Abortion-Breast Cancer Study Threatens Media Sacred Cow

By Michael Fumento


Copyright 1996 Michael Fumento

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I know that saying the media use double standards is about as startling as noting that large spiders with hairy legs are ugly. But every once in awhile along comes a spider that is, well, particularly large, hairy, and ugly and bites you right on the butt.

Such an arachnid has dropped from its web in the fuss and furor over a study appearing in the Journal of Epidemiology and Community Health, which found that abortion appears to increase the chance of developing breast cancer by 30 percent. The team of four authors was led by Dr. Joel Brind of Baruch College, in New York. They estimated that 5,000 American women develop breast cancer each year as a result of having had an abortion.

Usually when the media hear something they don’t like, they just ignore it, hoping that their readers and viewers will never even find out about it. But this time, they attacked like piranha on steroids.

Among the headlines: "Abortion Foe Accused of Igniting Cancer Scare," "Abortion-Cancer Link Called into Question," "Abortion Link to Cancer Debated: Study’s Validity Comes Under Fire," "Disputed Study Links Abortion, Cancer," "Abortion-Breast Cancer Study Called Politically Biased," "Bias in Abortion Study is Charged," and "Conflict of Interest Charged in Abortion." (There were exceptions, however, like the Washington Times’ "Strong Abortion-Breast Cancer Link Revealed.")

Most of the media attack targeted Brind personally. They said he is vehemently anti-abortion; indeed, he has published in the National Right to Life News. Res ipsa loquitur, right? The thing speaks for itself. Toss Brind’s peer-reviewed study, which appeared in a respected medical journal, right into the fire. Hell, toss Brind in after it.

But not so fast. One of his co-authors, Vernon Chinchilli, is pro- abortion rights. Further, the Brind study has been praised as valid by such pro-choicers as Dr. Janet Daling, a Seattle, Washington epidemiologist. She defended it as "a fair job of compiling the data," and "very objective and statistically beyond reproach." Dismissing Brind as biased just won’t wash.

Meanwhile, back in January, 1991, Dr. Stanton Glantz of the University of California at San Francisco published a report linking second-hand cigarette smoke to heart disease. Coincidentally, Glantz’s study also found a 30 percent increased risk and Glantz’s study was also what’s called a meta-analysis. That is, it was based on a compilation of previous studies.

Yet Glantz back in the 1970s founded the American Nonsmokers’ Rights Foundation. Before his 1991 report he had referred to the tobacco companies by that very un-PC term "the bastards." Goodness, not even "love children"!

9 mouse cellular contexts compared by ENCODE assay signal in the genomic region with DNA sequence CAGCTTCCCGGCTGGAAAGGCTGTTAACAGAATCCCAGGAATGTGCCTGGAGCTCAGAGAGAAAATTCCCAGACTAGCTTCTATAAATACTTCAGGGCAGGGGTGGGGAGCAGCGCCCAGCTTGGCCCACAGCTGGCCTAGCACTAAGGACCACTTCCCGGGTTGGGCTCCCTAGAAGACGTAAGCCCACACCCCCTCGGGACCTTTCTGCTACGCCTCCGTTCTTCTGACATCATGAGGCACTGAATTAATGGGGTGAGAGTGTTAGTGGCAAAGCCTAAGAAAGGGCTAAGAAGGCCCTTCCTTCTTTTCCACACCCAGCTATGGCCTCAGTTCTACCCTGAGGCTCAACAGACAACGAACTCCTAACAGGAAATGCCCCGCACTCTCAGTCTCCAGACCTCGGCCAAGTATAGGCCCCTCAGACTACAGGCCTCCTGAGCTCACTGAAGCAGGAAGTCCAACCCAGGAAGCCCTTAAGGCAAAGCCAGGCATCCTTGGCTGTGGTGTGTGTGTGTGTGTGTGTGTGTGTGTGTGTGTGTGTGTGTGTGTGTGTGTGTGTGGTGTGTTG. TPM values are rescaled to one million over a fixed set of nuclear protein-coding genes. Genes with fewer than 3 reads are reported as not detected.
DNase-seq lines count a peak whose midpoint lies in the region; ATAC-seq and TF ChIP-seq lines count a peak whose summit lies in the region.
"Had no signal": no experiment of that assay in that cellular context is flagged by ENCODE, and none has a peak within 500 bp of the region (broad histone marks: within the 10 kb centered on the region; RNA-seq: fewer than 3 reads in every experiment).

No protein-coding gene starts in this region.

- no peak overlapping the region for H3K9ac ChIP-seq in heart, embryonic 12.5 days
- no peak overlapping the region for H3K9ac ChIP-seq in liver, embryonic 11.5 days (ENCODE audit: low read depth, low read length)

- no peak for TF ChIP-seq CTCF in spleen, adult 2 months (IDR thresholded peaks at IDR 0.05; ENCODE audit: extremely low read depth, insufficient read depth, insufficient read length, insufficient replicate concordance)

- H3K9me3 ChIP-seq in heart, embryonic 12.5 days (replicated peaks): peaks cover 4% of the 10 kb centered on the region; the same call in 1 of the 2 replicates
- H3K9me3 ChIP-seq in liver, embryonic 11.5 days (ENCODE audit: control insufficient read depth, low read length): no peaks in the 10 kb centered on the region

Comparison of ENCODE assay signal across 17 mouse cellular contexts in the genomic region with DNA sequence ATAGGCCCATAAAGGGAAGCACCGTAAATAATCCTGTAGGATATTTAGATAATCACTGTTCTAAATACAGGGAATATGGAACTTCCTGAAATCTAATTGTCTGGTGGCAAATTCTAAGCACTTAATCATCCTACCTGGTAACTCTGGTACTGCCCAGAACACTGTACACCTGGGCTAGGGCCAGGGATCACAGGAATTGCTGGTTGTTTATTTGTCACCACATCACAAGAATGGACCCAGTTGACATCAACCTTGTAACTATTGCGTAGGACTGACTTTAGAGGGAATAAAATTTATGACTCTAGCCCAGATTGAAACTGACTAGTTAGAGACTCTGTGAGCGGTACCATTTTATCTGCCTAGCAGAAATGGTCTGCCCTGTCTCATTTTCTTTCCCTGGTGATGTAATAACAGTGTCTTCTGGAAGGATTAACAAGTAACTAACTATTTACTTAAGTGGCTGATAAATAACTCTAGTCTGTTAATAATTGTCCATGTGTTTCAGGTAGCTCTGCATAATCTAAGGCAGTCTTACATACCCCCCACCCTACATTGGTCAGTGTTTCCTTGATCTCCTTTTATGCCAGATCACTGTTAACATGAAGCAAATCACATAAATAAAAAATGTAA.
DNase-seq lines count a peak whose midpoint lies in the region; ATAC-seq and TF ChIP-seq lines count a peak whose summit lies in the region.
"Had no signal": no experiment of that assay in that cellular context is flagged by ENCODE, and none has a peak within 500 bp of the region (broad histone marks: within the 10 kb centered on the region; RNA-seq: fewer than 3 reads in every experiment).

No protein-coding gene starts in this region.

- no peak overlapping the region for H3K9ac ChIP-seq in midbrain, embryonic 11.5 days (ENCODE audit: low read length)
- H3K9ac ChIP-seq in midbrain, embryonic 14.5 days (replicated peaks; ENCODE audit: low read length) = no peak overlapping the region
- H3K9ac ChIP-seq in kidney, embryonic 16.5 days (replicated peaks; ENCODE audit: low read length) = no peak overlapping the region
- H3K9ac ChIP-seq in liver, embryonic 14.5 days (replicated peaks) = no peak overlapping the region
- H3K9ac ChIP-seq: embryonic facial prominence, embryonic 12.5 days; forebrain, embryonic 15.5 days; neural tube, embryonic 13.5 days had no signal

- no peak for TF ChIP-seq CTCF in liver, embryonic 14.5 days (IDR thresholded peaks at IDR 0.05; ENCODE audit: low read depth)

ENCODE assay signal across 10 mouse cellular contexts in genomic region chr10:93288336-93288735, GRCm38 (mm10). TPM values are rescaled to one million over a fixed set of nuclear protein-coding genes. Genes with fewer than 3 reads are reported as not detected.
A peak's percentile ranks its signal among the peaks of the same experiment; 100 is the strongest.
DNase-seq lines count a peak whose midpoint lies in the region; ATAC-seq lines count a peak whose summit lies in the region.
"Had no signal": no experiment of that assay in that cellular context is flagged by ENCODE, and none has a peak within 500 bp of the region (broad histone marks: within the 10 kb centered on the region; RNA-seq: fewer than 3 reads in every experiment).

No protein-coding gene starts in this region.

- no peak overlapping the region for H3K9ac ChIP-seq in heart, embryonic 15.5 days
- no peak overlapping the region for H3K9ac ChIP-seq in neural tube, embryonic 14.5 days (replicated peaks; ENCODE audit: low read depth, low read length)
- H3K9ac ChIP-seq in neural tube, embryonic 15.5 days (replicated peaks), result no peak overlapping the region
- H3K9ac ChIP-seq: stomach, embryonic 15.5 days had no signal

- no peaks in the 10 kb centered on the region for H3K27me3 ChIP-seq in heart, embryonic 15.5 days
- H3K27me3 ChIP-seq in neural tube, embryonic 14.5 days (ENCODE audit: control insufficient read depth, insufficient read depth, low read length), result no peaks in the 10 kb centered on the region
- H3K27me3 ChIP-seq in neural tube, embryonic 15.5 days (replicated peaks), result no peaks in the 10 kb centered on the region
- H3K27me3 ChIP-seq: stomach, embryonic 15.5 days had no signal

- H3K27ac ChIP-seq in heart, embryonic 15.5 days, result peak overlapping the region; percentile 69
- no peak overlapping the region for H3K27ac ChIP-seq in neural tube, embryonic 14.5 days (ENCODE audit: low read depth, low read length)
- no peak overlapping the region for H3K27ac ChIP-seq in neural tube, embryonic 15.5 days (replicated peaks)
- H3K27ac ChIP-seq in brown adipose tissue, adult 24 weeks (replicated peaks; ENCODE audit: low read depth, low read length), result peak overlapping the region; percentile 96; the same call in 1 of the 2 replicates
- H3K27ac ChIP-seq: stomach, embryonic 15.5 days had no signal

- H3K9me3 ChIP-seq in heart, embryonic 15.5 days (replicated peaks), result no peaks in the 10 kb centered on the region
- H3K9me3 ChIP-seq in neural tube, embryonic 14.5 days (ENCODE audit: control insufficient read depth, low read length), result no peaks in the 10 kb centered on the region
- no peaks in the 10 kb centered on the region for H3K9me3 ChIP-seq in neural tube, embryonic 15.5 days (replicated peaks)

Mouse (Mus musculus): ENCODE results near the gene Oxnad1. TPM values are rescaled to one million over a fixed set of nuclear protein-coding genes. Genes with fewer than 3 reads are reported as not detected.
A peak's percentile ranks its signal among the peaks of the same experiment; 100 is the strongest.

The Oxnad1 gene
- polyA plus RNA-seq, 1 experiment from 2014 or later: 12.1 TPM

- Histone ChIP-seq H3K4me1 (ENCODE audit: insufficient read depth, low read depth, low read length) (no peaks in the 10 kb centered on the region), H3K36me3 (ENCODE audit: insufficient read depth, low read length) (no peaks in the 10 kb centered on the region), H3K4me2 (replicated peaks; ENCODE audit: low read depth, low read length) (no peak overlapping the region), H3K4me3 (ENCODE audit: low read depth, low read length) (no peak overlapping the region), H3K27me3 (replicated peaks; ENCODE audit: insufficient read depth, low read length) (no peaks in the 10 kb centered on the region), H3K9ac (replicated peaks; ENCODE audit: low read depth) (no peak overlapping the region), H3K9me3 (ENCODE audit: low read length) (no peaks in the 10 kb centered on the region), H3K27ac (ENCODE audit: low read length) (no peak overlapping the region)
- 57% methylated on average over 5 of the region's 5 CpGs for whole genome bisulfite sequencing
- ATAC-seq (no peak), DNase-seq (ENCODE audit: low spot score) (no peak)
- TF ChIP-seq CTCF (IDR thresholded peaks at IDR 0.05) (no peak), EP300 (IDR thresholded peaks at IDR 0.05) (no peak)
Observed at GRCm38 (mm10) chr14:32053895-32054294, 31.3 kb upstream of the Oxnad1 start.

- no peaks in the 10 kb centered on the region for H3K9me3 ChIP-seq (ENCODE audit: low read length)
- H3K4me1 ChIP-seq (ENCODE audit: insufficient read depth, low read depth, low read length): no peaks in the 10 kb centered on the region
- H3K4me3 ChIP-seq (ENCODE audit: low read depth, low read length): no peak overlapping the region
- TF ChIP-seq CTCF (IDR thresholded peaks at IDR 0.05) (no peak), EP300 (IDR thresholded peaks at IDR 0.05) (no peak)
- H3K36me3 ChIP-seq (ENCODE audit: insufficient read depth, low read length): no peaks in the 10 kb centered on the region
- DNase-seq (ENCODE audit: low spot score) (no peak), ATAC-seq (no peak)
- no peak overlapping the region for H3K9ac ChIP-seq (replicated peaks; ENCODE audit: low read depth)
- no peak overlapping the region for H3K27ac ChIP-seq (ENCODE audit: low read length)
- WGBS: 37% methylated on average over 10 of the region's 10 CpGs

Every reporter who’s ever covered tobacco issues knows of Glantz’s activism. Yet Glantz’s study was widely covered in the media without criticism, but rather with such headlines as "More Bad News on Passive Smoking," "Study Cites Secondhand Smoke Peril," and "Passive Smoking `Is a Mass Killer."

In addition to charging bias, the media readily pointed out that Brind’s study had found only a 30 percent increase. It found experts to say that given the inexactness of epidemiology, a 30 percent increase may not mean anything. That is, indeed, the generally accepted belief among epidemiologists, whether we’re discussing secondhand smoke, abortion and breast cancer, or anything else.

But remember, the uncriticized Glantz study found exactly the same increase, and then the media said it meant everything. More damningly, a preliminary EPA meta-analysis on passive smoking and lung cancer found a mere 28 percent increase, while a later one found a 19 percent increase. But in both those cases, the media "ruled" that the increases were so obviously meaningful that it was unnecessary to consult any number of epidemiologists who would have told them otherwise.

Finally, some latched onto the meta-analysis aspect of the report. ABC’s Peter Jennings blasted the Brind study, saying "It is not original research, but an analysis of 23 earlier studies." Further, he explained, "the National Cancer Institute says those individual studies were actually inconclusive, and because of that, various other scientists say today the [Brind] report is flawed."

"Well, duh!" to borrow the term young folks use these days to mean: "Of course, you dummy!" The whole purpose of a meta-analysis is to lump together studies that individually are not conclusive, in hopes that together they may lead to a conclusion. Jennings may as well criticize the newest Air Force fighter on the grounds that it can fly and shoot down other planes.

Funny thing, when the Glantz meta-analysis came out, as well as both of the EPA passive smoking reports, ABC relayed the results on all three occasions to their viewers without once mentioning that there was a problem in meta-analyses or, indeed, criticizing the studies in any way.

What makes this whole thing so bizarre is that breast cancer, like AIDS, is one of those issues with which the media are normally obsessed. Publish a study showing a correlation between increased risk of breast cancer and exposure to any man-made chemical and reporters will knock down your door. But Brind’s work tied it to another sacred cow of the media, the claimed right to an abortion – and they just wanted to knock his brains in.


Read Michael Fumento’s additional work on cancer, on the media, and on abortion.